End of an era

Guv 2

And so we reach
The end of our long road;

We saw the moment coming
Like rain over the sea

And for a while
We dodged and weaved

Found secret shortcuts
And pretended we could win.

But there were things
We never could outrun

Thought swift and strong
This race was never ours:

I will give best
To ruined bones and time

And let you go
For good.


I’ve had to let The Guv’nor go. My osteoarthritis has been giving me hell this summer, and riding this bike, with its hefty weight and only three gears, was doing me more harm than good. Given the state of my knees, it was probably a mistake to buy him, to be honest (perhaps I should have titled this End of an Error?) but we had some fantastic times together, and I have no regrets. I’m pleased to say His Nibs has found a truly excellent new home, but it’s still a wrench. Part of me has gone with him. N.

Goodbye to all that

Guv 1


I’ll hear no more the hollow thrum of cream tyres on the road,
The steady tick of Sturmey-Archer gears,
The creak of saddle leather, or the bright ping of the bell:
I’ll not return triumphant, with heroic tales to tell
Of up-hills conquered, down-dales dared and compliments bestowed;
Farewell to days of grace, and golden years.

The heart, so long ascendant, finally bowed to common sense;
My ruined bones prevailed in the end.
Though now we’re put asunder by infirmity and pain,
If I had my time over, I would do it all again;
And these haggled tens and twenties are but little recompense
For all I’ve lost: what price a faithful friend?

And so I say goodbye to steel; hello to alloy frame,
Flat bars to save my back, low gears my knees.
No more merino jerseys, plus-fours, goggles, cap and tweed:
A by-the-numbers rider on a dime-a-dozen steed.
These roads and lanes we knew so well will never be the same.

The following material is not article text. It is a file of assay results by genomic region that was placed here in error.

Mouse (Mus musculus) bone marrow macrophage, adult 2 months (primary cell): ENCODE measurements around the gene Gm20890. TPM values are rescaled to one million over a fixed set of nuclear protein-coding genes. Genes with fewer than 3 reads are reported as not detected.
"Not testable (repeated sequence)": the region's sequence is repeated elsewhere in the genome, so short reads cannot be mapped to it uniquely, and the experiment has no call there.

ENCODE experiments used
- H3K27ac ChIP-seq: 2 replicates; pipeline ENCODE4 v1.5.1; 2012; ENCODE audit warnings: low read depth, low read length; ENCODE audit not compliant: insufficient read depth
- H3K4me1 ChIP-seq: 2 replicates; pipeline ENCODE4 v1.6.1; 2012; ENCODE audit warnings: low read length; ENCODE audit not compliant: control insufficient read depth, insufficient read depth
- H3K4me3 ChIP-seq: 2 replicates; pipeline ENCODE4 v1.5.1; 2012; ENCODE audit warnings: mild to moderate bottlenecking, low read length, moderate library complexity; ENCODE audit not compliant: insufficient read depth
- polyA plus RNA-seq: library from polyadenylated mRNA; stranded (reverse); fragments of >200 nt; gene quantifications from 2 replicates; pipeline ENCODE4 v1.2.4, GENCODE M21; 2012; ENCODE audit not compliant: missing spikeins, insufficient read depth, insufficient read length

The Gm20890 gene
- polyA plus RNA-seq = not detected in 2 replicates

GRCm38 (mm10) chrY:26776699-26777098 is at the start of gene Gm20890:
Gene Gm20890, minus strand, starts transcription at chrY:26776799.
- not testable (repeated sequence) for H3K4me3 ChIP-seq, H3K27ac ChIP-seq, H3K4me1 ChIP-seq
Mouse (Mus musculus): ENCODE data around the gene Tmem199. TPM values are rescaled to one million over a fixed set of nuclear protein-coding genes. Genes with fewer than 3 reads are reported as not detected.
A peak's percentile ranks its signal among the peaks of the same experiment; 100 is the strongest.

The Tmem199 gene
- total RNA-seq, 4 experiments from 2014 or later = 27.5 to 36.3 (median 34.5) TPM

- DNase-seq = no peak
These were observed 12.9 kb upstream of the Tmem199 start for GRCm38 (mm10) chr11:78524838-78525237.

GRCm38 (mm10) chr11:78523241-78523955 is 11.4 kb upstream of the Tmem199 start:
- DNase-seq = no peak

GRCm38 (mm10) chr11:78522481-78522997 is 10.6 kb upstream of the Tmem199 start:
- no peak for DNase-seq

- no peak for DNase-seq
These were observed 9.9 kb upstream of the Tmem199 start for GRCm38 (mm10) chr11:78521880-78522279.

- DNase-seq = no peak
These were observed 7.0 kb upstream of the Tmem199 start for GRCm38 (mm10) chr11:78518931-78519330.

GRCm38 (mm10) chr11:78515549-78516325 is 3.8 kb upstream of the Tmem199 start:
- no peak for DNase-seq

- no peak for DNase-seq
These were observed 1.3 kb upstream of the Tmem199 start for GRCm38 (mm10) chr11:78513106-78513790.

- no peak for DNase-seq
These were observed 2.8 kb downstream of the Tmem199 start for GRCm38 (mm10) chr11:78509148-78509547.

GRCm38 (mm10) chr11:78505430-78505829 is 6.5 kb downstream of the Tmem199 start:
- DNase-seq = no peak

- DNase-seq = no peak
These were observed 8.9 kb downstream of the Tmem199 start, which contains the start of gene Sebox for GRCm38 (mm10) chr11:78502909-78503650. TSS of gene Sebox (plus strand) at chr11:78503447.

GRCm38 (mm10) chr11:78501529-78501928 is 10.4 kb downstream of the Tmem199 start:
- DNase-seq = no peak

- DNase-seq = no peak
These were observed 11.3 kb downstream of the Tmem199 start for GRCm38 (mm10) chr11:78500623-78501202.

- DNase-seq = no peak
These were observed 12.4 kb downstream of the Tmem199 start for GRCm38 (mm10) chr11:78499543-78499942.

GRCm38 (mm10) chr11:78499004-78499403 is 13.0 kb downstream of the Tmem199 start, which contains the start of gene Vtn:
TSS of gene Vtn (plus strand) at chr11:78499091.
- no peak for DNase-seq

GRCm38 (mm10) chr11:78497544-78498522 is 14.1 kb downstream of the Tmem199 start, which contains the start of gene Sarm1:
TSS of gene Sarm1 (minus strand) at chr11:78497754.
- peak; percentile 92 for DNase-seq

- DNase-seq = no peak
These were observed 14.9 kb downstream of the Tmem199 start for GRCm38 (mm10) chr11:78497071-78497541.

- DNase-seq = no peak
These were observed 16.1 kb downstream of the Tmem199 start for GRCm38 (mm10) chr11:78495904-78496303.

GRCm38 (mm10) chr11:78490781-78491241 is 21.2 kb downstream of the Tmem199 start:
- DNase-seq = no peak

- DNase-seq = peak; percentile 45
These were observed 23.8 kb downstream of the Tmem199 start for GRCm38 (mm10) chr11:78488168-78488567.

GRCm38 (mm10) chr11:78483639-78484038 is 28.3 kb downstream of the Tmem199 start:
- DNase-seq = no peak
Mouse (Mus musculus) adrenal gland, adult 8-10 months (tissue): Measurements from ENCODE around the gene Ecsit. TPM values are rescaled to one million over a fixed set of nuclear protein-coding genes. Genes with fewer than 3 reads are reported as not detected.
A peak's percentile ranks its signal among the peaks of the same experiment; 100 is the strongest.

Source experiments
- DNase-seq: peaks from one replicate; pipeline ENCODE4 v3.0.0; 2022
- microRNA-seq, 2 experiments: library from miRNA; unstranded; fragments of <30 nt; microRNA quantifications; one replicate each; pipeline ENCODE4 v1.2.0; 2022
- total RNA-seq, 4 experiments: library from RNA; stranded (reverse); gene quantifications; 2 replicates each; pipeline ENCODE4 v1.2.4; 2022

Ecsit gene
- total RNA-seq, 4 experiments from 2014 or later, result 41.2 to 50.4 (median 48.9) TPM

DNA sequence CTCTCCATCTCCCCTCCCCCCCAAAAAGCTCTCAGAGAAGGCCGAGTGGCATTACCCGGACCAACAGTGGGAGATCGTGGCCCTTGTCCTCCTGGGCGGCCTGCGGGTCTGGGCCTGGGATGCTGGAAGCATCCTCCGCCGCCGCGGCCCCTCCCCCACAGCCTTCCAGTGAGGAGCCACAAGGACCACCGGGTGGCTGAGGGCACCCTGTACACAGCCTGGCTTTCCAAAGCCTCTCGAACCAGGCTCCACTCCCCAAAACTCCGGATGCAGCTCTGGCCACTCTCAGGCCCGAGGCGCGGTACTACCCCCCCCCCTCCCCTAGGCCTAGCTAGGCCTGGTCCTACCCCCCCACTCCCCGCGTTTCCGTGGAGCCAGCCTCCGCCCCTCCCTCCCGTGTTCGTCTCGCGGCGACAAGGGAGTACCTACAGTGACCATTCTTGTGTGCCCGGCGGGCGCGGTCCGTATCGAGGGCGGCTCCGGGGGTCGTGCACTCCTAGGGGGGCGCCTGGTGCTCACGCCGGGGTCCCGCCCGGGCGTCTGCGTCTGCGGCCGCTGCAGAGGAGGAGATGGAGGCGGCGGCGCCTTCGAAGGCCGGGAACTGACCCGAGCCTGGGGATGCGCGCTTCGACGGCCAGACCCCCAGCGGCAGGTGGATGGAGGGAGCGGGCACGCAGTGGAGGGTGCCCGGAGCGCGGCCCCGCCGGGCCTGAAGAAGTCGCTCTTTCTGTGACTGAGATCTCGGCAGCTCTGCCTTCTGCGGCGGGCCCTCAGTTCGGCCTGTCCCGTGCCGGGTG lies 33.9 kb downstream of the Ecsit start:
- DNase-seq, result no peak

A foreign country, filled with memories.


Finally bowed to the inevitable and put the Guv’nor up for sale. What with my dodgy back and osteoarthritis in my knees, I just couldn’t manage it any more. A sad day indeed. N.

Deep roots

Rain makes autumn cultivations a tricky, stop-start affair on our clay soils, but in the current dry, unseasonably warm spell, they’re progressing at a furious pace. This is one of my favourite times of the farming year: I’ve always been fascinated by the heavy implements that turn ragged stubbles into smooth, drilled seedbeds, and watching their steady passes up and down the fields. On a ride with The Guv’nor yesterday, I found myself pulling off the road to observe a big rig at work; a childhood habit I’ve realised I’m in no hurry to shake off. So, apologies for another tractor poem; normal service will resume shortly.


A deep diesel drone
And the thin, brittle ring
Of steel on stone.
That sound
Has me
Diving for the verge
Like blue lights and sirens:
For a gap in the hedge
To peer, wary as a poacher,
At a big New Holland
With a till-and-drill machine
Beyond Jethro’s wildest fancy.
Still the lad
Who’d haunt the lanes
Then, bike forgotten,
Wait patiently on gate or stile
And watch the land at work;
An eager boy who shrugs
At the grown man’s shame.

Out and about